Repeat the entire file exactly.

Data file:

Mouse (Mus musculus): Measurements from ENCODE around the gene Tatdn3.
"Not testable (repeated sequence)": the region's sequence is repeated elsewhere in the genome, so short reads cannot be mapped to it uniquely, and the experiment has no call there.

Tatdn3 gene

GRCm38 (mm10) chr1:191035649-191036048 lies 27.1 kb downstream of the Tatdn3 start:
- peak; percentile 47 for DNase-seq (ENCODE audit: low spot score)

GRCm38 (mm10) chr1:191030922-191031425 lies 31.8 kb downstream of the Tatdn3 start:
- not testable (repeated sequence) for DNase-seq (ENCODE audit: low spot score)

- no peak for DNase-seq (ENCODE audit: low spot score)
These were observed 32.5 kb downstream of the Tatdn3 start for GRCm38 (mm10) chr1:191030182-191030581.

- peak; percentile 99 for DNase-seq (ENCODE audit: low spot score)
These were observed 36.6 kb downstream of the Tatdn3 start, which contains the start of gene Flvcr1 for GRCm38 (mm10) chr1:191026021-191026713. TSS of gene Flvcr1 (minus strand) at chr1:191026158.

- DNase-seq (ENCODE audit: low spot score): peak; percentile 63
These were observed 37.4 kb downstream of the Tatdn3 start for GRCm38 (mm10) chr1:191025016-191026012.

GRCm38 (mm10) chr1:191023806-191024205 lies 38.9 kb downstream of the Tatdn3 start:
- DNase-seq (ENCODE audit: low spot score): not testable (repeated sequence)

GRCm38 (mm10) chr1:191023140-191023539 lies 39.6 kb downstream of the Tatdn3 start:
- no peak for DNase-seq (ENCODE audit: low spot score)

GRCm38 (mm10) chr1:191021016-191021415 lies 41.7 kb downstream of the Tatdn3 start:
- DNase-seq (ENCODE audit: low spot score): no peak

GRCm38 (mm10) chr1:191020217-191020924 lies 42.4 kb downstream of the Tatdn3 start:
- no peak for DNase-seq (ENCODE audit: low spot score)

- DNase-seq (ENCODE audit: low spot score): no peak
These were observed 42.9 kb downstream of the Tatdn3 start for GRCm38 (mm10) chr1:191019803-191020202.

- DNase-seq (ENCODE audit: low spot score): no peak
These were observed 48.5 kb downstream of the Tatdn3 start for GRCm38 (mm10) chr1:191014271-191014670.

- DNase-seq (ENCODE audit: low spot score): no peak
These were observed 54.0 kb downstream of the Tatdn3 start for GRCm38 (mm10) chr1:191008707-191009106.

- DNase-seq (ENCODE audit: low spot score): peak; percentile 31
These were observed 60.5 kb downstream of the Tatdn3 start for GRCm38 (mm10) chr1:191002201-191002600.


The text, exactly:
Mouse (Mus musculus): Measurements from ENCODE around the gene Tatdn3.
"Not testable (repeated sequence)": the region's sequence is repeated elsewhere in the genome, so short reads cannot be mapped to it uniquely, and the experiment has no call there.

Tatdn3 gene

GRCm38 (mm10) chr1:191035649-191036048 lies 27.1 kb downstream of the Tatdn3 start:
- peak; percentile 47 for DNase-seq (ENCODE audit: low spot score)

GRCm38 (mm10) chr1:191030922-191031425 lies 31.8 kb downstream of the Tatdn3 start:
- not testable (repeated sequence) for DNase-seq (ENCODE audit: low spot score)

- no peak for DNase-seq (ENCODE audit: low spot score)
These were observed 32.5 kb downstream of the Tatdn3 start for GRCm38 (mm10) chr1:191030182-191030581.

- peak; percentile 99 for DNase-seq (ENCODE audit: low spot score)
These were observed 36.6 kb downstream of the Tatdn3 start, which contains the start of gene Flvcr1 for GRCm38 (mm10) chr1:191026021-191026713. TSS of gene Flvcr1 (minus strand) at chr1:191026158.

- DNase-seq (ENCODE audit: low spot score): peak; percentile 63
These were observed 37.4 kb downstream of the Tatdn3 start for GRCm38 (mm10) chr1:191025016-191026012.

GRCm38 (mm10) chr1:191023806-191024205 lies 38.9 kb downstream of the Tatdn3 start:
- DNase-seq (ENCODE audit: low spot score): not testable (repeated sequence)

GRCm38 (mm10) chr1:191023140-191023539 lies 39.6 kb downstream of the Tatdn3 start:
- no peak for DNase-seq (ENCODE audit: low spot score)

GRCm38 (mm10) chr1:191021016-191021415 lies 41.7 kb downstream of the Tatdn3 start:
- DNase-seq (ENCODE audit: low spot score): no peak

GRCm38 (mm10) chr1:191020217-191020924 lies 42.4 kb downstream of the Tatdn3 start:
- no peak for DNase-seq (ENCODE audit: low spot score)

- DNase-seq (ENCODE audit: low spot score): no peak
These were observed 42.9 kb downstream of the Tatdn3 start for GRCm38 (mm10) chr1:191019803-191020202.

- DNase-seq (ENCODE audit: low spot score): no peak
These were observed 48.5 kb downstream of the Tatdn3 start for GRCm38 (mm10) chr1:191014271-191014670.

- DNase-seq (ENCODE audit: low spot score): no peak
These were observed 54.0 kb downstream of the Tatdn3 start for GRCm38 (mm10) chr1:191008707-191009106.

- DNase-seq (ENCODE audit: low spot score): peak; percentile 31
These were observed 60.5 kb downstream of the Tatdn3 start for GRCm38 (mm10) chr1:191002201-191002600.